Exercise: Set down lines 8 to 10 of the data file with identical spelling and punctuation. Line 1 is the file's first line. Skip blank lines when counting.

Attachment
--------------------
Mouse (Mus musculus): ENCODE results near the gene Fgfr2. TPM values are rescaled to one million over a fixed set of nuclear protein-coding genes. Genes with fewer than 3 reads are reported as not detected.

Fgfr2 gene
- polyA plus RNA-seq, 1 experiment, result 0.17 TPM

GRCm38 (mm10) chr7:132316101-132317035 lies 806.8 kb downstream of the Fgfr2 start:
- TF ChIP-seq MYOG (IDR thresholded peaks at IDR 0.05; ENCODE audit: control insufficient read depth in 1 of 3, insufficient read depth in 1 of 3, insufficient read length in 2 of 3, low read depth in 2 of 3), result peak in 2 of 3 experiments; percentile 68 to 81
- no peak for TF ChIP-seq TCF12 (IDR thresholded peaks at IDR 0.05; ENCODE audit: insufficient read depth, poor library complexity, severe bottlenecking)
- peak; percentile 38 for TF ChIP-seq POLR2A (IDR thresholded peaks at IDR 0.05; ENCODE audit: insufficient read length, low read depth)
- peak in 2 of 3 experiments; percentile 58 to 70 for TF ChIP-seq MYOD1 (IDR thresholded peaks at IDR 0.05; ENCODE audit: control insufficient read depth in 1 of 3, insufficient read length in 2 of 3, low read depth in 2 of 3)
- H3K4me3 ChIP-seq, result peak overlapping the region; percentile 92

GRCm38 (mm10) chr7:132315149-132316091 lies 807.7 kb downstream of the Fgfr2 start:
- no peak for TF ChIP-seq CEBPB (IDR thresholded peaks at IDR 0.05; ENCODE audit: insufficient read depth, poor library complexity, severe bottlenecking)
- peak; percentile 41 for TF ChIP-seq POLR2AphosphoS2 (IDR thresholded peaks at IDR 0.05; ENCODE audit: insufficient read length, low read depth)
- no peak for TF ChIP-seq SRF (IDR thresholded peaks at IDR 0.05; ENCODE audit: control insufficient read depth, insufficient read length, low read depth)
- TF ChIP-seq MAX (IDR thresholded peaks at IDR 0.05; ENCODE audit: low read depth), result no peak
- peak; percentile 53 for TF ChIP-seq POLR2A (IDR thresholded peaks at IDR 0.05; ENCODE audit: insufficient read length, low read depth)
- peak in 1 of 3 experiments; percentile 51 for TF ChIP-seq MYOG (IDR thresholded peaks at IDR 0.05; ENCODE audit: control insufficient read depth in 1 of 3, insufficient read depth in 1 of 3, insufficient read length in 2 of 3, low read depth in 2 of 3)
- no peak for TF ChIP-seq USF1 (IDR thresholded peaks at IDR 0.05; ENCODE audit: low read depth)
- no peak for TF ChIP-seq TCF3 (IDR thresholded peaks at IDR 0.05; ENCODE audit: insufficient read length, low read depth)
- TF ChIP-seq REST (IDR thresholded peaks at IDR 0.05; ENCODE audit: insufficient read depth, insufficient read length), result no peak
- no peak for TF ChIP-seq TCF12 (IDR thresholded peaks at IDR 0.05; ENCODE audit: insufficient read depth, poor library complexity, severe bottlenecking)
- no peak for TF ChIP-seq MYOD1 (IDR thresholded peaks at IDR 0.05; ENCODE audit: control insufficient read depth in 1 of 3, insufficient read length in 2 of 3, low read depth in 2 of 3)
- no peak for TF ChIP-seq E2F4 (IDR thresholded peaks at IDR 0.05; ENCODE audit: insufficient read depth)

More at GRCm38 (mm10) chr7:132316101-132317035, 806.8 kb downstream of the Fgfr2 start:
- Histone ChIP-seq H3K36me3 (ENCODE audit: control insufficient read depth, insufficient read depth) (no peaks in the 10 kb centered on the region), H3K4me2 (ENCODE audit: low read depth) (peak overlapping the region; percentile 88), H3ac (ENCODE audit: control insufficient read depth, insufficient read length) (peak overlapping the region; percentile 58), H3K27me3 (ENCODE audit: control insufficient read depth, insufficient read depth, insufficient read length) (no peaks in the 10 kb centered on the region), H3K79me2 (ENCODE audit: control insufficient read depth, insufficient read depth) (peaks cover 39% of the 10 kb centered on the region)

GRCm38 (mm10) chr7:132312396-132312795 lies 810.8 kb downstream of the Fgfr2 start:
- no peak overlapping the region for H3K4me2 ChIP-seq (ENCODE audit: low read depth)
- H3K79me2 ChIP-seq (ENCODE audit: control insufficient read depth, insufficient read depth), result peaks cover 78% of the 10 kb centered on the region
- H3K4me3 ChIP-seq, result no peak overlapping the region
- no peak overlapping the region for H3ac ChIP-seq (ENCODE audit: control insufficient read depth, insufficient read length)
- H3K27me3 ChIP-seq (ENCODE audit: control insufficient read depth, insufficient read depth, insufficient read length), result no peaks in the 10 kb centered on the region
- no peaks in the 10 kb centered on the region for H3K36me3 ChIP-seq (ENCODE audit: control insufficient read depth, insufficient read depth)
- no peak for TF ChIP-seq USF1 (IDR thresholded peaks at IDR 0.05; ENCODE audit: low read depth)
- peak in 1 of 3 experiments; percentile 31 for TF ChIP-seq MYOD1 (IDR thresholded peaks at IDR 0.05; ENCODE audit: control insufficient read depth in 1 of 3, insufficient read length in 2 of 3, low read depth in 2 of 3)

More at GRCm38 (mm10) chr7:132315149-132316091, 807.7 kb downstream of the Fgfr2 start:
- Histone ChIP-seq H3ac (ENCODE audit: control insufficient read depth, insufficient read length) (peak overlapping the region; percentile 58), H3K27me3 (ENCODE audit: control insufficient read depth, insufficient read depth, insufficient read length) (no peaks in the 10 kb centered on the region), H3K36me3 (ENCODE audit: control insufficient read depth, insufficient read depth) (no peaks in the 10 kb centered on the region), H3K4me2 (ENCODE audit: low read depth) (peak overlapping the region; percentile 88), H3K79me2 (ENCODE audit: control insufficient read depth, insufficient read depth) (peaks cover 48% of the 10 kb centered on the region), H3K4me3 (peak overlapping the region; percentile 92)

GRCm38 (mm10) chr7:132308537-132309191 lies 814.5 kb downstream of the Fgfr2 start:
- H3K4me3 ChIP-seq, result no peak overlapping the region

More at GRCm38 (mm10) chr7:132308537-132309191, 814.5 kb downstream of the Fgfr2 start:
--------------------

- peak in 2 of 3 experiments; percentile 58 to 70 for TF ChIP-seq MYOD1 (IDR thresholded peaks at IDR 0.05; ENCODE audit: control insufficient read depth in 1 of 3, insufficient read length in 2 of 3, low read depth in 2 of 3)
- H3K4me3 ChIP-seq, result peak overlapping the region; percentile 92

GRCm38 (mm10) chr7:132315149-132316091 lies 807.7 kb downstream of the Fgfr2 start: